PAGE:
The Learner's Guide to Geospatial Analysis

Memory Aid


Action 1: Review the spatial corollary from Step 1 (Problem).

Action 2: Make a list of key words or phrases to help identify information about the topic.

For example:

  • Shooter
  • Terrorist

Action 3: Scan the tertiary sources. Scan means that you should not deal with all of the content, but search through the material looking for an overview and:

  • Where is this object or event? (e.g., shooting)
  • What is at this object or event? (e.g., access to highway)
  • How is this object or event linked to other objects and events? (e.g., periods of heavy traffic)

Internet sites may provide tertiary source for information. However, citation of unvetted Internet sites, such as Wikipedia, in intelligence research is not considered acceptable because they are not considered a credible source. It is important to understand that a tertiary source is often a selective “downstream” summary and compilation of generalizations, analysis, interpretations, or evaluations of original information or primary sources. The most desirable are primary sources (or evidence), that is an artifact, a document, a recording, or other source of information that was created at the time under event.

Action 4: Skim secondary and primary sources relevant to the topic. To skim the material, read a page by reading the headings and first sentences of each paragraph or section. Note sources that might address your geospatial corollary. Secondary sources involve generalization, analysis, synthesis, interpretation, or evaluation of original information or primary sources. A primary source (or evidence) is an artifact, a document, a recording, or other source of information that was created at the time under study.

Action 5: Create an annotated bibliography of sources you will use. An annotated bibliography is a list of citations to books, articles, and documents. Each citation is followed by a brief (30 words) description of the source and a quick evaluation if it pertains to life space, physical space, or intellectual space. For example:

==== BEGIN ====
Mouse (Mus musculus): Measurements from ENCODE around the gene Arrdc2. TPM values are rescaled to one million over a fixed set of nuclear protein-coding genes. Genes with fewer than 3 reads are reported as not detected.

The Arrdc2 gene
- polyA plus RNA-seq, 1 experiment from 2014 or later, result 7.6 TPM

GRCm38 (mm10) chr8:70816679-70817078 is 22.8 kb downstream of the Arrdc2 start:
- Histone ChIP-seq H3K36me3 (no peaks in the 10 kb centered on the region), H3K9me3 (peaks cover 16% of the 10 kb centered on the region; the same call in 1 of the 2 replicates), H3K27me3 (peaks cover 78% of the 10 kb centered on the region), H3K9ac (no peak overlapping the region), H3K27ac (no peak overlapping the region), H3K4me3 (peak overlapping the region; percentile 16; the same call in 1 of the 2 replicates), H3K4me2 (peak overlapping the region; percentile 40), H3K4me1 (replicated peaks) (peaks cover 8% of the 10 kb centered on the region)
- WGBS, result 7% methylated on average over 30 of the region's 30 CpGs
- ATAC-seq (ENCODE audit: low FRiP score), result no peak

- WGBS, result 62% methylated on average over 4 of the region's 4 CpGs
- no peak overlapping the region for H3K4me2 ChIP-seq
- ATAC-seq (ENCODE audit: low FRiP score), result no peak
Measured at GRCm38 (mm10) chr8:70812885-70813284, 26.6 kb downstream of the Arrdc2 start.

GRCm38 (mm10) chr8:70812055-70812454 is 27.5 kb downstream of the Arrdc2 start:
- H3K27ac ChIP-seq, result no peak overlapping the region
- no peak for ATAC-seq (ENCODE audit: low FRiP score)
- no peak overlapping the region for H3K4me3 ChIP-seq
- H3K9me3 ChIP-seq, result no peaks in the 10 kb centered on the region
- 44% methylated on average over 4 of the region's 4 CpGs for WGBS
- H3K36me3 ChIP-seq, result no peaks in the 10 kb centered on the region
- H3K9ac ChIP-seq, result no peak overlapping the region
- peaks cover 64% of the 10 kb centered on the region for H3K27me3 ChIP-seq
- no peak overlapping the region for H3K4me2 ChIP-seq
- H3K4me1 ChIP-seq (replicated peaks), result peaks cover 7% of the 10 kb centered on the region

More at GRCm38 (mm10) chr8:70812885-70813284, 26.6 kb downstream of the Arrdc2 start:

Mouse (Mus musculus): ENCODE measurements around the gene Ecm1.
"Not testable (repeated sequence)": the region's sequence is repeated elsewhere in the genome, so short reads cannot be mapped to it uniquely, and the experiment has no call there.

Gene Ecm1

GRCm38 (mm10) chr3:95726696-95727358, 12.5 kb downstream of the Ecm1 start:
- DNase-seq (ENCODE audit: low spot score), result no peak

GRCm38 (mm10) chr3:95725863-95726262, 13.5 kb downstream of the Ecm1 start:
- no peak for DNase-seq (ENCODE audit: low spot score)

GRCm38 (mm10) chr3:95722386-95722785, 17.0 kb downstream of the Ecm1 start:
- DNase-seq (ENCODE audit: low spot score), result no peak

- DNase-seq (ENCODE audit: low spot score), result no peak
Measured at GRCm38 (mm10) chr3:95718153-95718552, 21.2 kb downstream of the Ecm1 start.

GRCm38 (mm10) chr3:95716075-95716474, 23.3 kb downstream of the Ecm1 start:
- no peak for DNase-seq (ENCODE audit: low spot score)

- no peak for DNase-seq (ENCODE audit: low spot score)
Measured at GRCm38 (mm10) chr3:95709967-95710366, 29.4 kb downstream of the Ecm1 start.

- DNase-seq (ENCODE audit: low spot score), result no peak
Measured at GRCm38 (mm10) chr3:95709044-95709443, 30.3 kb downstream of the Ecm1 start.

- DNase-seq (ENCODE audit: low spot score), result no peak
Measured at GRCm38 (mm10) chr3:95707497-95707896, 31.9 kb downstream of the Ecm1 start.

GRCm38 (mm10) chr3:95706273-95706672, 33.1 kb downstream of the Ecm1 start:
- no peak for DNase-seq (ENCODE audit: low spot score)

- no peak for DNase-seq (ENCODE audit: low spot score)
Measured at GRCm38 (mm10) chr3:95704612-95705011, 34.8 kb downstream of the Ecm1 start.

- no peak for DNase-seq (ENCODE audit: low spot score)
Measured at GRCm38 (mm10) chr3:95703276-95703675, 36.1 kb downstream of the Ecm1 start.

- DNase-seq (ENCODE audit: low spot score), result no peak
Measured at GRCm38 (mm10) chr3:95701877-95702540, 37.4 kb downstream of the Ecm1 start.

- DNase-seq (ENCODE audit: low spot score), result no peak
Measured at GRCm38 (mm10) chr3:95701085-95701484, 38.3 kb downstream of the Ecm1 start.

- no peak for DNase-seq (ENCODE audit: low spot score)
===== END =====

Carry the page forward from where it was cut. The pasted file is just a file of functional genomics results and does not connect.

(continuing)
Pherson Associates (2009) The D.C. Sniper Case.

This document is intended to illustrate the Analysis of Competing Hypotheses (ACH) methodology.
Uncertain as to the factual accuracy. if valid, provides an insight into the life and intellectual spaces.

Action 6: Form your knowledge team. Your knowledge team is an informal network of two (2) to five (5) subject matter experts you organize around the problem. The knowledge team members have in common their knowledge about the analytic problem, tools, or techniques to address the problem. Consequently, ideas can be vetted. The role of the analyst is to make sure that all possibilities are considered.

Action 7: Test your understanding. Test your understanding by:

  1. Listing the spatial qualities and/or relationships of the life, physical, and intellectual spaces that relate to your problem.
  2. Providing a short explanation of the spatial qualities or relationships identified.
  3. Providing a short counter-explanation for each item identified in #2 above.
  4. Listing possible spatial evidence including, but not limited to, imagery, data sets, and possible GIS operations.

Action 8: Go back to Action 2 and go through the process again. Remember that the research process is a recursive one which means that you may need to revisit your previous work more than once if you find it doesn't work out.

Action 9: If necessary, go back to the problem Definition (Step 1) and revise your Spatial Corollary.